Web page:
In most cases, it’s extremely difficult to quit smoking without the help of rehabilitation and other human services dedicated to helping people with addiction issues—like smoking and drug dependence—quit.

In summary, quitting smoking is a long-term goal. Due to the inherent possibility of a relapse, it’s crucial that you also employ other short-term, realistically achievable goals that minimize the risk that smoking presents to your diabetes condition.

These goals don’t directly require that you stop smoking. However, with real commitment, they can inspire growing independence from tobacco and other drugs and also help you live a much healthier life. They could eventually be a backbone on which you stage a self-improving campaign against smoking. The following sections focus on these goals.

Start Exercising

According to expert studies on nicotine, most people dependent on it have an incredibly poor lifestyle. The good feeling that it brings usually leaves smokers resorting to it as a solution to their physical, emotional, and mental challenges. This is generally where and when the addiction to smoke constantly is built. To decrease this hard and serious tobacco dependence, leading a healthy life is one of the options that people who smoke can go for.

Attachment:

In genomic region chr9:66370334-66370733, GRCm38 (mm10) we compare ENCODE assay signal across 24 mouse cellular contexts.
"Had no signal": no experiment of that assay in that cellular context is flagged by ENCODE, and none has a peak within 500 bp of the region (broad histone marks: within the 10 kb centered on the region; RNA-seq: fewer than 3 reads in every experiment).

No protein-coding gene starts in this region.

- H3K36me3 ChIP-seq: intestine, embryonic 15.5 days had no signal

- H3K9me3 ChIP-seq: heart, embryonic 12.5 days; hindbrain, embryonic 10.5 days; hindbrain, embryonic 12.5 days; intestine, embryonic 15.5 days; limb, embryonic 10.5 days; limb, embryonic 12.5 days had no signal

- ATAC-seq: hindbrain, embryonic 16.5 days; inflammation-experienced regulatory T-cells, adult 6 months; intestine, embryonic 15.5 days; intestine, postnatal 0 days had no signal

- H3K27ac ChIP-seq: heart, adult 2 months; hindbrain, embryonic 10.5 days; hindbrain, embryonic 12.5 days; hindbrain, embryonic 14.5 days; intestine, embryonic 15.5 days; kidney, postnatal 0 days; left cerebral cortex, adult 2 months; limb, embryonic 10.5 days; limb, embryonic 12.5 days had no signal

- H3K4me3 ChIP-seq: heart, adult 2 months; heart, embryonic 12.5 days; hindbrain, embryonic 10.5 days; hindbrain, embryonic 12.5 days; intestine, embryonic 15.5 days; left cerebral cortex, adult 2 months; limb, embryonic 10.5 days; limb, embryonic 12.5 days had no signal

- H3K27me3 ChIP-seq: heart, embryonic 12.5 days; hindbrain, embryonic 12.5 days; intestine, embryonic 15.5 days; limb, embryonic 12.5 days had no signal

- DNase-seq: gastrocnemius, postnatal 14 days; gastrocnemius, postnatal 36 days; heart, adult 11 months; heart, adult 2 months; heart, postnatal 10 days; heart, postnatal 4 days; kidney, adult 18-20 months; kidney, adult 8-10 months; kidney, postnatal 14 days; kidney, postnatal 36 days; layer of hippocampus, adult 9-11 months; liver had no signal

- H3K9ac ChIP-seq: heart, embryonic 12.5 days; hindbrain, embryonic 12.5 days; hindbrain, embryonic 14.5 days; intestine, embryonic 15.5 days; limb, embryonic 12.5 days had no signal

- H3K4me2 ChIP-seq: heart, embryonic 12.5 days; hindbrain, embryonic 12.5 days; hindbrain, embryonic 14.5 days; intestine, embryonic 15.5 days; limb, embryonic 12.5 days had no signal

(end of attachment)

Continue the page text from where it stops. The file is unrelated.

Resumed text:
Exercising is the major way to start living healthy. Exercise in its different forms is a highly effective way to distract smokers—especially young adults—from depending on smoking and sustain a long-term health promotion campaign. Exercising can work to revive the immune system and as a health weapon when it comes to smokers.

As an immune system defender, constant exercise is believed to reduce lung cancer risk, one of the major consequences of smoking. It can also improve and sustain a revival of metabolism and aid appetite growth, two significant issues smokers battle with.

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As a health weapon, engaging in cardio and resistance training can gradually become a substitute for experiencing high and good feelings. Psychologically preparing your mind to gain satisfaction from exercise such that you don’t have to depend on smoking is a critical move that can help you cut off your daily smoking ritual.